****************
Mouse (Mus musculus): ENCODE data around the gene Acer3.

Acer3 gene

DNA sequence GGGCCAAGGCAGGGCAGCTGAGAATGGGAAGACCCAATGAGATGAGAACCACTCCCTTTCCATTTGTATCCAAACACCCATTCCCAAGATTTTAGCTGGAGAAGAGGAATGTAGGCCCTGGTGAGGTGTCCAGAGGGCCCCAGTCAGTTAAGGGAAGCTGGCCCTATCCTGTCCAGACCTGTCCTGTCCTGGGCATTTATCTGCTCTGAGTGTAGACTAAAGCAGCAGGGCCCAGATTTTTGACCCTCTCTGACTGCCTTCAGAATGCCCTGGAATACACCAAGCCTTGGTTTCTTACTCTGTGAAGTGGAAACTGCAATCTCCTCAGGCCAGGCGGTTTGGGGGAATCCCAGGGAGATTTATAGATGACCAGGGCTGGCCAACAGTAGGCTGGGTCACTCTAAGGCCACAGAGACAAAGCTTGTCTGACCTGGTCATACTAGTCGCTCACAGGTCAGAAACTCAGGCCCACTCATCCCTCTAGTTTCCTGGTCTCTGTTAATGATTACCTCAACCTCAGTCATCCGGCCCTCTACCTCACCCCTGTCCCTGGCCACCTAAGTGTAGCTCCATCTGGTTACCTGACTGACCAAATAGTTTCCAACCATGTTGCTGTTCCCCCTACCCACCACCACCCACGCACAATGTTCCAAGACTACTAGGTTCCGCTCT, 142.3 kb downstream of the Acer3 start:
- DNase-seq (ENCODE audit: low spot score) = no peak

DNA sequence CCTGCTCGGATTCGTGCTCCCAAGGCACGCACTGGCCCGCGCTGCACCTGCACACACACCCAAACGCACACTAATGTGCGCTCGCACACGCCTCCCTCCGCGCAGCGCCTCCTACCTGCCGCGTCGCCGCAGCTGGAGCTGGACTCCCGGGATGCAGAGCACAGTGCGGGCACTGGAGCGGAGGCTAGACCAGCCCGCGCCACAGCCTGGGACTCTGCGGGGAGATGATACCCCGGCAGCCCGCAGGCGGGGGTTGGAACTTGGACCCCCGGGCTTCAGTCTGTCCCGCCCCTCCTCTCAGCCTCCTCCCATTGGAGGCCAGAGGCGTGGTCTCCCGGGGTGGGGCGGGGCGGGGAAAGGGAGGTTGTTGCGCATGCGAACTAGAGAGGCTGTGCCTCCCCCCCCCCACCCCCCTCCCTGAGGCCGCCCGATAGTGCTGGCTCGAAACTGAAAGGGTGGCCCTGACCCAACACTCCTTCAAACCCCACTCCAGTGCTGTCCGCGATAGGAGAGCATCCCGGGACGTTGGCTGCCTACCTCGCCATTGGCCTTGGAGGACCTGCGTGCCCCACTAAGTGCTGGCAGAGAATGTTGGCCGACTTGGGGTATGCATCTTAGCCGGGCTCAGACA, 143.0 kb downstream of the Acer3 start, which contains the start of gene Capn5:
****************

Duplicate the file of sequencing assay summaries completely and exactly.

Mouse (Mus musculus): ENCODE data around the gene Acer3.

Acer3 gene

DNA sequence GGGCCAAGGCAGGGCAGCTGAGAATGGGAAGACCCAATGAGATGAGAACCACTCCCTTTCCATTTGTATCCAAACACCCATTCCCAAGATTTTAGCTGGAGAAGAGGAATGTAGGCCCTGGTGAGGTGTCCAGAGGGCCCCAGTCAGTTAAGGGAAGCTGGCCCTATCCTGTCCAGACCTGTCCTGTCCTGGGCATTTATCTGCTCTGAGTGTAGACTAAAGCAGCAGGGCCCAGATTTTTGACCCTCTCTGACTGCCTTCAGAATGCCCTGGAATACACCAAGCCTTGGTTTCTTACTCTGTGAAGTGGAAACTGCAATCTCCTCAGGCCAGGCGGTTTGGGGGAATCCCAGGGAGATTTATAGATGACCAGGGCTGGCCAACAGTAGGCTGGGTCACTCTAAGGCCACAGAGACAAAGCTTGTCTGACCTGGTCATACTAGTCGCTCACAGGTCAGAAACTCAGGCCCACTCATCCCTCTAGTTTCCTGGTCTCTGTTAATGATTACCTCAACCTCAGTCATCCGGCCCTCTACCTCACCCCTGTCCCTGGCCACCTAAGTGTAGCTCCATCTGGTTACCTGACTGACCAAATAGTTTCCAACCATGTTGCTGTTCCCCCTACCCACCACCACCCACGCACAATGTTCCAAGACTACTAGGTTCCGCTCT, 142.3 kb downstream of the Acer3 start:
- DNase-seq (ENCODE audit: low spot score) = no peak

DNA sequence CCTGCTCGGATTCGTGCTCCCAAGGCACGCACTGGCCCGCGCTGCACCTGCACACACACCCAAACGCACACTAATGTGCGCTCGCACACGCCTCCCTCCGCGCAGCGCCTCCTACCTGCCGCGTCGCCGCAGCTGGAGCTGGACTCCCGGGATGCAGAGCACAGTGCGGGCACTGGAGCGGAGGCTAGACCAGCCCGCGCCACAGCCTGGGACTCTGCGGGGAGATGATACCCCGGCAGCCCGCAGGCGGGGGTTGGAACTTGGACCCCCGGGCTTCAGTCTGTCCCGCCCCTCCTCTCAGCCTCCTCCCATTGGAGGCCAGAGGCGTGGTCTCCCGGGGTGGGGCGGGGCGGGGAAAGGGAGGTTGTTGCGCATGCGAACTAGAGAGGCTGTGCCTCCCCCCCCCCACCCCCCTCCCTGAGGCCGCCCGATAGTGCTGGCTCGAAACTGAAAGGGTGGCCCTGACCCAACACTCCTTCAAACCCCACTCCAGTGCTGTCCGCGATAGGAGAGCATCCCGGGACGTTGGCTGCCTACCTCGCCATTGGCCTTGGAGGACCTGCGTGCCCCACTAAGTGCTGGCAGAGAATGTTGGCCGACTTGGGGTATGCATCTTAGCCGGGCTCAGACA, 143.0 kb downstream of the Acer3 start, which contains the start of gene Capn5: